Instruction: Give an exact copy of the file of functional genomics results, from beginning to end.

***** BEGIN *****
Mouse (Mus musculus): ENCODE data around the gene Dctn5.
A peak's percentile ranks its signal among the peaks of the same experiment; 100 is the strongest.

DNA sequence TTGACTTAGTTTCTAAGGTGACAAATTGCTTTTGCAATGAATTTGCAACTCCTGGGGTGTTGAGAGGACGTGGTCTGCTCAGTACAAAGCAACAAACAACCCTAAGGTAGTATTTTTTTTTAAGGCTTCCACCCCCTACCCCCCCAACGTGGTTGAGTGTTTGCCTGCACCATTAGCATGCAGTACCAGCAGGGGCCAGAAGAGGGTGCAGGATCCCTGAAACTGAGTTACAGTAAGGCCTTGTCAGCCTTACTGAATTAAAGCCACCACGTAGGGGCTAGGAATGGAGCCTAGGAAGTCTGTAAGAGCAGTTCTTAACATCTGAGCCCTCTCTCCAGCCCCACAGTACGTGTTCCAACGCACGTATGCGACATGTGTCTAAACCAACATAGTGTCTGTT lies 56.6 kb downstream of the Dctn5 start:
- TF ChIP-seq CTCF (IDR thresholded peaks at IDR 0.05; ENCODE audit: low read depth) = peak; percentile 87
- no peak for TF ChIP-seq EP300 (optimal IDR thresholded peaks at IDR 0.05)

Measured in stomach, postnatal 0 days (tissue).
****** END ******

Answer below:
Mouse (Mus musculus): ENCODE data around the gene Dctn5.
A peak's percentile ranks its signal among the peaks of the same experiment; 100 is the strongest.

DNA sequence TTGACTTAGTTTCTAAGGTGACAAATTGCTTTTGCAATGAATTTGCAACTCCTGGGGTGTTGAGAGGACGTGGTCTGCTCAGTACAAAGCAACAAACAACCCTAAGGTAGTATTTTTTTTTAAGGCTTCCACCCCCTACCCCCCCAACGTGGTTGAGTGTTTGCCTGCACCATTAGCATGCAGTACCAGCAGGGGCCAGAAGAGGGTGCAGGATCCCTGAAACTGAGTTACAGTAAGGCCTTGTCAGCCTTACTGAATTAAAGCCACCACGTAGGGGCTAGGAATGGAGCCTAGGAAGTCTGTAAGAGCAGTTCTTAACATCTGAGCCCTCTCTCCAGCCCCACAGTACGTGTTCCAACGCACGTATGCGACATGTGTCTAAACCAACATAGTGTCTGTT lies 56.6 kb downstream of the Dctn5 start:
- TF ChIP-seq CTCF (IDR thresholded peaks at IDR 0.05; ENCODE audit: low read depth) = peak; percentile 87
- no peak for TF ChIP-seq EP300 (optimal IDR thresholded peaks at IDR 0.05)

Measured in stomach, postnatal 0 days (tissue).